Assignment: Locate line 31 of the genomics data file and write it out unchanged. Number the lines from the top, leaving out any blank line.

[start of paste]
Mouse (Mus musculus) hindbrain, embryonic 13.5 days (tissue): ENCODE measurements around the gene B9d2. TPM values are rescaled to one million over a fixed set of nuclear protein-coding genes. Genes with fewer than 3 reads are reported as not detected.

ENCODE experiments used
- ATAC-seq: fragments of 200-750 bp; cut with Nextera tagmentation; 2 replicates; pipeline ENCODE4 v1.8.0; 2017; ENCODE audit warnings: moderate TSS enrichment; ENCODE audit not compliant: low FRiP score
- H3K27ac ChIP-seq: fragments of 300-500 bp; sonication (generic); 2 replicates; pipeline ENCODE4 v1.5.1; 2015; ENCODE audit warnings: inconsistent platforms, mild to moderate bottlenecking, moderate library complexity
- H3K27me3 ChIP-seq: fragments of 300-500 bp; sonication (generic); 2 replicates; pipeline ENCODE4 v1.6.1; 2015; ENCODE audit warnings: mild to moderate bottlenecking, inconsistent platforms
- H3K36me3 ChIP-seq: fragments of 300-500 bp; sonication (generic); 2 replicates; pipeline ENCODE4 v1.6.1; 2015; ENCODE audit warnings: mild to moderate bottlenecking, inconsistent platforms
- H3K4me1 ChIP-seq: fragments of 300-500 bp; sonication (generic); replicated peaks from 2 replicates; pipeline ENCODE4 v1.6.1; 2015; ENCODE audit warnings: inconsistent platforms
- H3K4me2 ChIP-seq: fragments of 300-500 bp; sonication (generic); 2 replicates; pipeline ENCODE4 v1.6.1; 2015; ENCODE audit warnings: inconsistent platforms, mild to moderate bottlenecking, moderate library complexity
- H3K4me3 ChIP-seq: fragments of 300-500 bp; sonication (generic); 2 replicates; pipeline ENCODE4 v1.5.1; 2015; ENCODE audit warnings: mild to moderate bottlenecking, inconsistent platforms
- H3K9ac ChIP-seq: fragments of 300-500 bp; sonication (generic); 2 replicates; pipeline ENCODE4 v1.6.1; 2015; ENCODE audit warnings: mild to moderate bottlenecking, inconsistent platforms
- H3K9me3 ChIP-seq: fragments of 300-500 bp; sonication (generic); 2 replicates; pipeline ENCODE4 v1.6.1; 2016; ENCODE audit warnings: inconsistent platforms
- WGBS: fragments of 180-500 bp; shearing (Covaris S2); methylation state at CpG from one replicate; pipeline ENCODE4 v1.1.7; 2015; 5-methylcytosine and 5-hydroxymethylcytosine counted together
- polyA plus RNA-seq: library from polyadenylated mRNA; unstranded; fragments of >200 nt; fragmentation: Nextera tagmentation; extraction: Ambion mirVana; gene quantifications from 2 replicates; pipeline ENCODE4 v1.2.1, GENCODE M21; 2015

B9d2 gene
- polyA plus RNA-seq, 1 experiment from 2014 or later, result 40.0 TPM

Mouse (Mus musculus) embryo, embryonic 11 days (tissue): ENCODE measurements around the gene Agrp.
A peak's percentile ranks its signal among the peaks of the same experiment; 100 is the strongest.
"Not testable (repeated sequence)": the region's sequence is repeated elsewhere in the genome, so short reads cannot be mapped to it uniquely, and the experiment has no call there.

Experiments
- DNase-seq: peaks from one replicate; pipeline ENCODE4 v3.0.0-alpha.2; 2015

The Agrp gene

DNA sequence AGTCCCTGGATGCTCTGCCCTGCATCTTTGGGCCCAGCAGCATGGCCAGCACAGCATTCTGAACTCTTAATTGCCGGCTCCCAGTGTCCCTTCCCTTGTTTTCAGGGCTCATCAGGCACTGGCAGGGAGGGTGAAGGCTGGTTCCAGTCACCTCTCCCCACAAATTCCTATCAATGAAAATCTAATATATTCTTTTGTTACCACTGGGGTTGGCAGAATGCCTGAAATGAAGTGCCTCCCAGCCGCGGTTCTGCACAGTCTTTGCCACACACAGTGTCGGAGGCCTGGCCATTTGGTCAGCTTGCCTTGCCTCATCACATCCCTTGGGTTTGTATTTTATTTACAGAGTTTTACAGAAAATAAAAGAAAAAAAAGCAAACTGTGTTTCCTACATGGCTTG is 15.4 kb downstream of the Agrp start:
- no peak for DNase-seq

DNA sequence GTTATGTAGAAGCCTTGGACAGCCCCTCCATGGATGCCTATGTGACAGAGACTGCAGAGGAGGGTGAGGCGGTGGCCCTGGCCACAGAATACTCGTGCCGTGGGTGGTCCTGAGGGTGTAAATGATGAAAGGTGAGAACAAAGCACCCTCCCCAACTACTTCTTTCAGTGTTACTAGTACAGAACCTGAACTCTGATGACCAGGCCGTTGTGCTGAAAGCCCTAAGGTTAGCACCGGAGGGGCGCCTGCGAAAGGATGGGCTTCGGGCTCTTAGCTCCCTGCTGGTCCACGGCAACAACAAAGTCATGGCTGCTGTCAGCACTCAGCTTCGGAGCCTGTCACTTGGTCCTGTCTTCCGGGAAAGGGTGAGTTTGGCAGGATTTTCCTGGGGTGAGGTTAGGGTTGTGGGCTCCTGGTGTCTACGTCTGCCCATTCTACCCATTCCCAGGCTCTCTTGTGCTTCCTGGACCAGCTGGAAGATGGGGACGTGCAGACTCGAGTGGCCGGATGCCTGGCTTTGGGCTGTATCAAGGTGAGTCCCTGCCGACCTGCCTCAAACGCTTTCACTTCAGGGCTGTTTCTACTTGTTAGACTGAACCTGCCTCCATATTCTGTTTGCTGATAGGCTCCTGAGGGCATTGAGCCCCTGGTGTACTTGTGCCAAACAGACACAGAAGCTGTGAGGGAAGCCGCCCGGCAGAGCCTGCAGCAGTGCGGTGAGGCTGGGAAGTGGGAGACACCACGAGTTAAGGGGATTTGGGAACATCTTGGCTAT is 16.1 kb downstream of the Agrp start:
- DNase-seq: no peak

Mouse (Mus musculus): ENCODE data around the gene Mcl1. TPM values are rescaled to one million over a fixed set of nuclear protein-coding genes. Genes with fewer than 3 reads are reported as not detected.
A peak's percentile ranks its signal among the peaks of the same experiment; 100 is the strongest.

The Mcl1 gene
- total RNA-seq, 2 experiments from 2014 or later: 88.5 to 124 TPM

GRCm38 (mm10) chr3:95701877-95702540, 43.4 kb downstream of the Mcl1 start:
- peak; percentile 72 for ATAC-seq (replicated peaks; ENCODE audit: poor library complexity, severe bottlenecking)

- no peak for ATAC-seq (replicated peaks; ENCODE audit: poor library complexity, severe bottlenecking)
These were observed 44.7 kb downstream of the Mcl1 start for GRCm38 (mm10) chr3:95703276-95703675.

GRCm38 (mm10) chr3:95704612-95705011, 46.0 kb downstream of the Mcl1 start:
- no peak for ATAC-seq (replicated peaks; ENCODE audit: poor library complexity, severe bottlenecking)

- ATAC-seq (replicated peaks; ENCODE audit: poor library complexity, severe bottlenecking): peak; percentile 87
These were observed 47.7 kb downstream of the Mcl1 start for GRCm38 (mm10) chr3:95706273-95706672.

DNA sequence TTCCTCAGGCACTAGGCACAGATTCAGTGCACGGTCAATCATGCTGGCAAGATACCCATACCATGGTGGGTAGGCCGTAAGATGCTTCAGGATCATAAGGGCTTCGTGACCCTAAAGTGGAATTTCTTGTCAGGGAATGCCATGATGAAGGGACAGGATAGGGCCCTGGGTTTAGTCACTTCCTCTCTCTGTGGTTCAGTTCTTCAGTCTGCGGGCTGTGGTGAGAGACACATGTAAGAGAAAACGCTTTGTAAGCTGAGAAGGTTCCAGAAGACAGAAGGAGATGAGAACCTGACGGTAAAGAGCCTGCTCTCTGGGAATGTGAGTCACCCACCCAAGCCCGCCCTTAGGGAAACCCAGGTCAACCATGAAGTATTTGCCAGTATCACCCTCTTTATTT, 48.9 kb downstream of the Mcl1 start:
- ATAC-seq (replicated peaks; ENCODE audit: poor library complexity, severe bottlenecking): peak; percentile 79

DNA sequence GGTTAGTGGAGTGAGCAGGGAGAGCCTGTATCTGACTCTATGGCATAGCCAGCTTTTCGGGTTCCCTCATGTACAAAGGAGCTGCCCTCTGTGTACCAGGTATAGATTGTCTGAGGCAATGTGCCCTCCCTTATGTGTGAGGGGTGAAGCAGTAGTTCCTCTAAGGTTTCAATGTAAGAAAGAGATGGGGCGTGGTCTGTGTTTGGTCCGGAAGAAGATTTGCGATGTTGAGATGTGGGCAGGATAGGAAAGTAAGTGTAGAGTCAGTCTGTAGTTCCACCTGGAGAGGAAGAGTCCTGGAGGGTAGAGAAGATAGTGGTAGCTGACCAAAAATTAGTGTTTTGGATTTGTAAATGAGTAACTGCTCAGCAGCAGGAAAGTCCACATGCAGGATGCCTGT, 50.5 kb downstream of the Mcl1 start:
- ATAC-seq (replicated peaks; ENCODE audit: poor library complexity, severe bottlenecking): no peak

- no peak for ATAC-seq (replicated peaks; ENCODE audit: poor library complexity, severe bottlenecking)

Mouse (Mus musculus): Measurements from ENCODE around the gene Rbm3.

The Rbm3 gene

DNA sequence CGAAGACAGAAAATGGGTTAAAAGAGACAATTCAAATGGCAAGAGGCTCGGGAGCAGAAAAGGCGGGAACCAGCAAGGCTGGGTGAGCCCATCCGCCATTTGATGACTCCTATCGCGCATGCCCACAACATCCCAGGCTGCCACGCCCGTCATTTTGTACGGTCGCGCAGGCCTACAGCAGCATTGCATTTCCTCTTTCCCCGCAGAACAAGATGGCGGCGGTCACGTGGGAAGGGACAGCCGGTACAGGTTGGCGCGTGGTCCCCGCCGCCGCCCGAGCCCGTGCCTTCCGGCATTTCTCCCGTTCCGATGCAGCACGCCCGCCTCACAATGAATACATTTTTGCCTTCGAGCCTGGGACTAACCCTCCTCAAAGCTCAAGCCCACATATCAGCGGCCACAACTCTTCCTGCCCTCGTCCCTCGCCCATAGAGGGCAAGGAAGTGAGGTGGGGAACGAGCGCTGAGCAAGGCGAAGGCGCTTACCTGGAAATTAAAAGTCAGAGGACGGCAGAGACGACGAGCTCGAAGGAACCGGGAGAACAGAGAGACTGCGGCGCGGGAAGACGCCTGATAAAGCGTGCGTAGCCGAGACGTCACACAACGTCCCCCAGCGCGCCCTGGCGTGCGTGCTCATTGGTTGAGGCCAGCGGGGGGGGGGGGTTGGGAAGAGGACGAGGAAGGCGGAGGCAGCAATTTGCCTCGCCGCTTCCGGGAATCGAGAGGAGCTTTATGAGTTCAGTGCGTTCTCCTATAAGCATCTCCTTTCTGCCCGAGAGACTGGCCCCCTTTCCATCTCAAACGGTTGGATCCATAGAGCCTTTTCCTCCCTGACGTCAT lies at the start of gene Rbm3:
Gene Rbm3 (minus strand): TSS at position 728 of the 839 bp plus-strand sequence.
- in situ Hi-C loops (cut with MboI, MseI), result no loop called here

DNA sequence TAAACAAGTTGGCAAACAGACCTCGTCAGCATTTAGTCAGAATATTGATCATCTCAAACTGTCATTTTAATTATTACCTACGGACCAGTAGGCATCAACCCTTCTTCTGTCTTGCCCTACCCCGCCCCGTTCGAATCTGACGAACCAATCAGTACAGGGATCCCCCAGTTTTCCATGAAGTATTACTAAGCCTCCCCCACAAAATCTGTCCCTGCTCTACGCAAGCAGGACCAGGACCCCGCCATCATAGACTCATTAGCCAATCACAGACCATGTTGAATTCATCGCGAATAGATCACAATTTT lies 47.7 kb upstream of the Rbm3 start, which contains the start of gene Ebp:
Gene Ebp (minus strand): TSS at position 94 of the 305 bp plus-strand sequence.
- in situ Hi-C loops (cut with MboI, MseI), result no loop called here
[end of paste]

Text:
- peak; percentile 72 for ATAC-seq (replicated peaks; ENCODE audit: poor library complexity, severe bottlenecking)